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The history of chemistry is rich, evolving from early discussions on the nature of matter in ancient Egypt and Greece, through to the emergence of alchemy, the development of the periodic table and quantum chemistry.
Brett F. Thornton and Shawn C. Burdette relate how element 100 was first identified in a nuclear weapons test, but that was classified information, so researchers had to 'discover' it again using other methods.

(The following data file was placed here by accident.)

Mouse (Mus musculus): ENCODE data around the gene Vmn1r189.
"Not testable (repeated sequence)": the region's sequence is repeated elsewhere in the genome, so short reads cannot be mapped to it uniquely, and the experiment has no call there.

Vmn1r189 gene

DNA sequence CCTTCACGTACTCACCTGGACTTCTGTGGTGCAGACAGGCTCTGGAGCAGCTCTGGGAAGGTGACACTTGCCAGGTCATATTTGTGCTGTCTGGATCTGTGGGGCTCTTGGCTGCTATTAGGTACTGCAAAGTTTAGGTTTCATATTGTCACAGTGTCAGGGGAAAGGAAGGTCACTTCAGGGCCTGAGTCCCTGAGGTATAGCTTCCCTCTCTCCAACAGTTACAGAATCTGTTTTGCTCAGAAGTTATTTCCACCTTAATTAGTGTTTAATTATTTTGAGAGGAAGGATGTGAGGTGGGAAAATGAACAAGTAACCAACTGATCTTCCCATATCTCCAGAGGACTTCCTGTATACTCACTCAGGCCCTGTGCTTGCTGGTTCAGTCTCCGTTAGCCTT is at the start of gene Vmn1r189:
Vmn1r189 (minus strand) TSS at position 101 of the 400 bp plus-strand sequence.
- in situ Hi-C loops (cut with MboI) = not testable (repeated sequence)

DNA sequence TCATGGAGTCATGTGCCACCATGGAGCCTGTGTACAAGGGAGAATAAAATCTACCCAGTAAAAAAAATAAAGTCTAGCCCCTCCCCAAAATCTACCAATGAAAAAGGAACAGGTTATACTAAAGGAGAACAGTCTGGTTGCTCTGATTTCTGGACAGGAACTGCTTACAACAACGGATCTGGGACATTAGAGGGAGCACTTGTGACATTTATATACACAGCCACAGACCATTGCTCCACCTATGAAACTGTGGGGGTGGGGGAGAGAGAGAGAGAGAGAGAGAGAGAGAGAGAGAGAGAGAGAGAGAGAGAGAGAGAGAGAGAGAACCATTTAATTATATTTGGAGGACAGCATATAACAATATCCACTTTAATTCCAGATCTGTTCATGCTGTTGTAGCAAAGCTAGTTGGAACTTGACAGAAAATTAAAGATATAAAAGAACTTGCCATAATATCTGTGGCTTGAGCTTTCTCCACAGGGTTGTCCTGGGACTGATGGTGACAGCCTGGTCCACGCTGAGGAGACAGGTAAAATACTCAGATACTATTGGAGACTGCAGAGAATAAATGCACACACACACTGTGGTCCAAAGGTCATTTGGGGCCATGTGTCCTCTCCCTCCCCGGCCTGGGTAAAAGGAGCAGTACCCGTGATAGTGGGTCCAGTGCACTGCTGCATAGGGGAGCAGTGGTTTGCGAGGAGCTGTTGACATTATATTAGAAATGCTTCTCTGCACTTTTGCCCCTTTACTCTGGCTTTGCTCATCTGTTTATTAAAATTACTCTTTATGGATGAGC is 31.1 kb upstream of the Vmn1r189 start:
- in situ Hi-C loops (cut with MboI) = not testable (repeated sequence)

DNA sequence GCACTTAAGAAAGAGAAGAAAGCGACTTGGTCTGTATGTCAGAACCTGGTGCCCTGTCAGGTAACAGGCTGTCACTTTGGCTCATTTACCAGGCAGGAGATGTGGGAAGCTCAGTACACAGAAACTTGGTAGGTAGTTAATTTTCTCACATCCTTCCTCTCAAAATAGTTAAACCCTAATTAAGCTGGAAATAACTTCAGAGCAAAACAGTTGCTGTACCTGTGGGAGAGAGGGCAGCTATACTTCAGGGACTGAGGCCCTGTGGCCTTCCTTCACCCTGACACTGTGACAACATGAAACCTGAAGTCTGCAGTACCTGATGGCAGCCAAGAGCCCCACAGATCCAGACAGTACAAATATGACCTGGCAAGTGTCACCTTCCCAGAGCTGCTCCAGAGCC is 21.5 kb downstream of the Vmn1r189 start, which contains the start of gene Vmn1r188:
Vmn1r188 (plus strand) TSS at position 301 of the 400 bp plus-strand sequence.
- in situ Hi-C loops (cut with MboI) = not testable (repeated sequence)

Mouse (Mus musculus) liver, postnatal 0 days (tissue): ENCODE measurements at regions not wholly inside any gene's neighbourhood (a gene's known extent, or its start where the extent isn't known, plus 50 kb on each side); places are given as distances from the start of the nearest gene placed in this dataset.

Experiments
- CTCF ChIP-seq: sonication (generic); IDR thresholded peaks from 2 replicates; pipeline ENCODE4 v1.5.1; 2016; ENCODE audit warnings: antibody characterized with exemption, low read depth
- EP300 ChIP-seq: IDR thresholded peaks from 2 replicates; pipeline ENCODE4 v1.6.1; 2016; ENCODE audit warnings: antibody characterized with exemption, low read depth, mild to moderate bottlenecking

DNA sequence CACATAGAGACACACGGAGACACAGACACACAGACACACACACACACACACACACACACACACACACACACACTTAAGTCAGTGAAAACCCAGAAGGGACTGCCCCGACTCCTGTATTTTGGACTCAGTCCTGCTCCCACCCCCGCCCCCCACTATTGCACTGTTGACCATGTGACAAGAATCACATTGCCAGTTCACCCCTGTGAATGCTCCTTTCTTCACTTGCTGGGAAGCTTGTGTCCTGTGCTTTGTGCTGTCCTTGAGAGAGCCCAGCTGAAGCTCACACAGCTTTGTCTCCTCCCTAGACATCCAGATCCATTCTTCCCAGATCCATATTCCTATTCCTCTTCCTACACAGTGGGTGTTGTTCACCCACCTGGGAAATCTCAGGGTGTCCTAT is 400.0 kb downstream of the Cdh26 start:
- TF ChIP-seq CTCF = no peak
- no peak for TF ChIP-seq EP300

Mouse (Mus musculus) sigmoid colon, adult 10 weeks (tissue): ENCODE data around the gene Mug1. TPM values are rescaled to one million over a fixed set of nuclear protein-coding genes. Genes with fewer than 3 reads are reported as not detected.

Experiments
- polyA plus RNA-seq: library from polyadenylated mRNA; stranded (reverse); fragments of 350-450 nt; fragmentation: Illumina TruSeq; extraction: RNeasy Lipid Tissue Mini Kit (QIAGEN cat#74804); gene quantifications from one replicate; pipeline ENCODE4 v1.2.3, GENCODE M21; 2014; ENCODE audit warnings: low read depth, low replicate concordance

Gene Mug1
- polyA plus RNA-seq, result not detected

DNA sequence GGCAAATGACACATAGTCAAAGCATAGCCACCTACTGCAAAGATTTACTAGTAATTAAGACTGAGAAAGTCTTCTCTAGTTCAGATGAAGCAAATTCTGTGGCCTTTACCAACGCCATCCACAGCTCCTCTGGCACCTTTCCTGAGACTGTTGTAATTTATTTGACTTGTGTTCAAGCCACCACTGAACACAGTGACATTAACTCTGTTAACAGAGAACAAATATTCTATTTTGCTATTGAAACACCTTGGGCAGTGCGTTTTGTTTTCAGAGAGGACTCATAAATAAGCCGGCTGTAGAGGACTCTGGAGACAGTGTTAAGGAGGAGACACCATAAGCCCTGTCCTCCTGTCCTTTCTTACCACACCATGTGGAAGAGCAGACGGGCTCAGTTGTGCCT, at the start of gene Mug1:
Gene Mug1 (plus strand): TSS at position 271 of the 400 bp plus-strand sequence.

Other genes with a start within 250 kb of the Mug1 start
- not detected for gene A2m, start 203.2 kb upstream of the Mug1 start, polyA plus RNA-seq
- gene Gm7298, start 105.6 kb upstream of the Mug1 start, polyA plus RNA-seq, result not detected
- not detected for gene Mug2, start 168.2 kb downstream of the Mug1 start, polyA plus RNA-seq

Louis Pasteur was a scientific giant of the nineteenth century, but, as Joseph Gal asks, was his most famous contribution to the understanding of chemistry — chirality — influenced more by his artistic talents?
Made under a cloak of wartime secrecy, yet announced in the most public of ways — a radioactive element that governments insist we take into our homes. Ben Still explains how element 95 is one of real contradiction.
From grand challenges of nineteenth century chemistry to powerful technology in small packages, Brett F. Thornton and Shawn C. Burdette explain why neodymium is the twin element discovered twice by two Carls.